Urgent warning to diabetics taking painkillers about new risk of fatal murder

Urgent warning to diabetics taking painkillers about new risk of fatal murder

MILLIONS of Britons have been warned they could be at risk of a silent killer if they take a common form of pain relief.

Experts say people living with type 2 diabetes increase their chances of ending up in hospital with heart failure if they take the anti-inflammatory drug ibuprofen.

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People with type 2 diabetes who take ibuprofen are more likely to develop heart failure than those who don’t take it.Credit: Getty

One in ten people over 40 in the UK are living with type 2 diabetes, according to the charity Diabetes UK.

People living with the condition are more likely to experience pain than those without it, and therefore might be inclined to take painkillers more often.

This is because high blood sugar levels can cause nerve damage that leads to health problems ranging from mild numbness to pain, which can make normal activities difficult.

However, people with type 2 diabetes who take ibuprofen are more likely to develop heart failure than those who did not take it, new Danish research suggests.

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Previous studies have linked the use of pain relievers to heart failure in the general population.

But there is less information about how common pain relievers affect people with pre-existing conditions, including diabetes.

The researchers explained that patients with type 2 diabetes are already more than twice as likely to develop heart failure as those without diabetes.

The University of Copenhagen study found that diabetes patients who took ibuprofen and were over 65 had a much higher risk of heart failure than those under 65.

Also, the risk of hospitalization was actually higher among people who took these drugs infrequently or for the first time.

The study looked at 300,000 patients with type 2 diabetes over a period of almost six years.

Of those, 50,000 took anti-inflammatory drugs, including ibuprofen, and half of them were hospitalized for heart failure for the first time.

The study’s lead author, Dr Anders Holt, from the University Hospital in Copenhagen, Denmark, said the findings suggest that “the increased risk of heart failure should be taken into account when consider using these medications.”

“In contrast, the data indicate that it may be safe to prescribe short-term non-steroidal anti-inflammatory drugs (NSAIDs) for patients under 65 years of age with well-controlled diabetes,” added Dr Holt.

He also noted that data on over-the-counter ibuprofen use was not included in the study.

Dr Faye Riley, research communications manager at Diabetes UK, told the Sun: “We know that NSAIDs [non-steroidal anti-inflammatory drugs]which are commonly used to treat pain and inflammation, are linked to heart complications.

“Living with type 2 diabetes can also increase your risk of developing heart problems.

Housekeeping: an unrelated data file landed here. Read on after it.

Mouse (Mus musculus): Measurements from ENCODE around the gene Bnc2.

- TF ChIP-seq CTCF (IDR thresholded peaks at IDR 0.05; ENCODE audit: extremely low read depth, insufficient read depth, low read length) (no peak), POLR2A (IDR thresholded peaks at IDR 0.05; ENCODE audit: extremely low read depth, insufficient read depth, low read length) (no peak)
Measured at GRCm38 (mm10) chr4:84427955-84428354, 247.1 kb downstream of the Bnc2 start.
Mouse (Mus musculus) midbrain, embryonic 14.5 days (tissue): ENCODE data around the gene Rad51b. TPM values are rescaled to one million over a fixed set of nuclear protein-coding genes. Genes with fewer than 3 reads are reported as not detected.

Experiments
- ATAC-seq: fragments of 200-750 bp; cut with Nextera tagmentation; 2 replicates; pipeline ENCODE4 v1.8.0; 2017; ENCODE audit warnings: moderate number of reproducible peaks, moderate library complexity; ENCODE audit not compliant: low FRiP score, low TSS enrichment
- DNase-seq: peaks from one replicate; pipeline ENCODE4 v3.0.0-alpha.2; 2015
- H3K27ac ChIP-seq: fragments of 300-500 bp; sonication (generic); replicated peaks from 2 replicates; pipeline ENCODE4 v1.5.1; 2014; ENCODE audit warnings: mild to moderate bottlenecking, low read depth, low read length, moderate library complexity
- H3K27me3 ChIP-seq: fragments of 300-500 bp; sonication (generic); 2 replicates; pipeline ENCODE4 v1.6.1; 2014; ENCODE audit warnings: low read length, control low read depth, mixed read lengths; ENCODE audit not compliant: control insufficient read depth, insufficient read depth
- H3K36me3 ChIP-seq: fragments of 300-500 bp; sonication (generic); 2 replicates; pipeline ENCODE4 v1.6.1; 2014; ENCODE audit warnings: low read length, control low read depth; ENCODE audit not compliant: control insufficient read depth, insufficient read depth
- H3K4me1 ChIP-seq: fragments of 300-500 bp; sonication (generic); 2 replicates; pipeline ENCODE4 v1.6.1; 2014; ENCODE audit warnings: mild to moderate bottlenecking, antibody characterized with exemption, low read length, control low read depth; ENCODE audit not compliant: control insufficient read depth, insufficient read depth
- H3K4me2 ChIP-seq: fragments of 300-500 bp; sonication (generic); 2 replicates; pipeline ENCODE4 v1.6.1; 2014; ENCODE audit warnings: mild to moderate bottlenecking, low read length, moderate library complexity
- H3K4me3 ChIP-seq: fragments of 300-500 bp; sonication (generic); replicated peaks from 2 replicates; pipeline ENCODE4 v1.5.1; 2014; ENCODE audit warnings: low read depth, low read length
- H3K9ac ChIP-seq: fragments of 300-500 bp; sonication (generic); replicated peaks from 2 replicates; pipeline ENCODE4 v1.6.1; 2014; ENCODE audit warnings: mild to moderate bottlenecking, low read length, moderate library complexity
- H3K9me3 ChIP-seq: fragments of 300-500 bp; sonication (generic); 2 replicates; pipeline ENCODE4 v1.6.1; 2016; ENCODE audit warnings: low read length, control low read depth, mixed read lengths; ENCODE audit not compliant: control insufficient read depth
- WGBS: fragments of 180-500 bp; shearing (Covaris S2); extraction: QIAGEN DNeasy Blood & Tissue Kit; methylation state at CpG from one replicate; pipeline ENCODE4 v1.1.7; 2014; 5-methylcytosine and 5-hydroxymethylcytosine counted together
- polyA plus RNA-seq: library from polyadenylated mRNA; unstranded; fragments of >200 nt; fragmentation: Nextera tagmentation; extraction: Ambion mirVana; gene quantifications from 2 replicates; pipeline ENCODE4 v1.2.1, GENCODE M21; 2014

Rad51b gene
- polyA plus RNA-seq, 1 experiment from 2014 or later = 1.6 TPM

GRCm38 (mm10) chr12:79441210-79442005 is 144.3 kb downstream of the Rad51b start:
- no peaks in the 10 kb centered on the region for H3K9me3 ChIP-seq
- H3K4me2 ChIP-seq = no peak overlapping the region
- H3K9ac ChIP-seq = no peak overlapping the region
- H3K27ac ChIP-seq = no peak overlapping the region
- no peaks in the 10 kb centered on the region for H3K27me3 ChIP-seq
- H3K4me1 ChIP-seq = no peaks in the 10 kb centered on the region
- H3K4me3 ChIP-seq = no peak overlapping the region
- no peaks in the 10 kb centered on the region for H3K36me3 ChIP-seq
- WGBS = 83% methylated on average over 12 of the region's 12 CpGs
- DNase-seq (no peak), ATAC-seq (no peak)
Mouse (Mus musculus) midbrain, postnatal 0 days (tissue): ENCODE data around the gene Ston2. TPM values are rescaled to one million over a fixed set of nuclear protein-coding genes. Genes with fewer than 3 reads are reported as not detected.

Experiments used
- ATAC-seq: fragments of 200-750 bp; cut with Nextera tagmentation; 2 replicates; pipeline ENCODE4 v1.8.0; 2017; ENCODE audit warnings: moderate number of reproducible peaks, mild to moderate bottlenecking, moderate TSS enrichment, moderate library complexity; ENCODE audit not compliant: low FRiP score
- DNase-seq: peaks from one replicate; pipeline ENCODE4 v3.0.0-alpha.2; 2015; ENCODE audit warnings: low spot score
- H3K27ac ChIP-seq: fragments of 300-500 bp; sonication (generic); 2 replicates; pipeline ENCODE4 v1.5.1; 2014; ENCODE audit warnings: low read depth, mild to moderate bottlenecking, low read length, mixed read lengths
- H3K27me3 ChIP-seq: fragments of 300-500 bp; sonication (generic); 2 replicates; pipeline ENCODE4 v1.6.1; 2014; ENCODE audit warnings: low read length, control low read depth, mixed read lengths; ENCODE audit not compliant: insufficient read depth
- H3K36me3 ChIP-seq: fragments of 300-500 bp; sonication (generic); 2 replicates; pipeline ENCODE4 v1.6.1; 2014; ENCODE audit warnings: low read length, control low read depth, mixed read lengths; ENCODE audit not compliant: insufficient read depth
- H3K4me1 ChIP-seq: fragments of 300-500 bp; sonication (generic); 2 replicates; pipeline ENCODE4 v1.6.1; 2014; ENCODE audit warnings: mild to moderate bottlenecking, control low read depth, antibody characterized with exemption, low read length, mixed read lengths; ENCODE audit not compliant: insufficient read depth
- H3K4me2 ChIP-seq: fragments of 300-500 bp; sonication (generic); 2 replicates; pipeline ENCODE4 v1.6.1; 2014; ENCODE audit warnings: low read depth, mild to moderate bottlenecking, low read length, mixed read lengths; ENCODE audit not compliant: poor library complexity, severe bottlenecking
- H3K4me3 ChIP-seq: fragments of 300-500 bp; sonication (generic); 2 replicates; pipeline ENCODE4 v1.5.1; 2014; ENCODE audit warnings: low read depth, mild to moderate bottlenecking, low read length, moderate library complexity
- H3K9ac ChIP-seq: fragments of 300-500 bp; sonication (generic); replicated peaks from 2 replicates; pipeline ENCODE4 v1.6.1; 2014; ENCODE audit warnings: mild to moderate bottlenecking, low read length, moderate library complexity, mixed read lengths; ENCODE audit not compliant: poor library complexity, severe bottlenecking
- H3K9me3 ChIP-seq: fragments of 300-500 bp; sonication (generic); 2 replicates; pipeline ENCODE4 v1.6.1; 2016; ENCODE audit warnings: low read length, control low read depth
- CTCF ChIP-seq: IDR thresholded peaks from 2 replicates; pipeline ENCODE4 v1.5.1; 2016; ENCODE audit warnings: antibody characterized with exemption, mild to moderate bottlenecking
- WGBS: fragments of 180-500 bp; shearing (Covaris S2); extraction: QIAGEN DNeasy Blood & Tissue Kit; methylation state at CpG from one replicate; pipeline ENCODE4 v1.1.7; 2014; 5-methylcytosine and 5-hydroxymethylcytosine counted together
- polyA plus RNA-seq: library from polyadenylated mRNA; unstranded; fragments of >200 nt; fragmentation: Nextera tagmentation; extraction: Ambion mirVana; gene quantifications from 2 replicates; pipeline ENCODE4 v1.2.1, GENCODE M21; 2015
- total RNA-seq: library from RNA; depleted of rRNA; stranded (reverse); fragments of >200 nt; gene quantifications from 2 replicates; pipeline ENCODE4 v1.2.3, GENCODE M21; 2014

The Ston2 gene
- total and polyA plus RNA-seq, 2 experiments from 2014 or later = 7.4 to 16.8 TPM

He added: “These findings emphasize the importance of careful consideration when prescribing NSAIDs to those already at increased risk of heart problems, including people living with type 2 diabetes.

“However, it is important to note that for many, NSAIDs are safe to take. If you are living with type 2 diabetes and are taking NSAIDs, it is important to discuss any concerns with your healthcare professional.”

The findings, from the Danish registry study, are being presented at the European Society of Cardiology (ESC) Congress.

Several studies have previously suggested that taking painkillers could cause serious health problems.

Over-the-counter pain relievers such as ibuprofen, paracetamol and aspirin have previously been linked to a 20% increased risk of developing tinnitus.

A set of studies by Ohio State University gurus found that taking acetaminophen, what we call paracetamol in Britain, could make people take more risks than they normally would.

The NHS recommends that you check with your pharmacist or doctor before taking ibuprofen if:

  • Have had a perforation or bleeding in your stomach, or a stomach ulcer more than once, especially if it was caused by an NSAID.
  • You have a health problem that means you are more likely to bleed.
  • You have severe heart failure, kidney failure or liver failure.
  • You are pregnant, breastfeeding or trying to get pregnant.
  • You have uncontrolled high blood pressure, heart disease, mild or moderate heart failure, or have ever had a stroke.
  • You have kidney or liver problems, asthma, hay fever or allergies, Crohn’s disease, ulcerative colitis or diabetes.
  • You have chickenpox or shingles, or an infection; taking ibuprofen may increase the chance of certain infections and skin reactions.

If in doubt, always talk to a pharmacist or doctor to find out if ibuprofen is right for you and always read the package leaflet of the medicine.

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If you take more than the recommended dose of ibuprofen, you should consult a pharmacist or doctor immediately.

If you have difficulty breathing or any other symptoms that worry you, call 111 as soon as possible for an assessment or visit your nearest A&E department.


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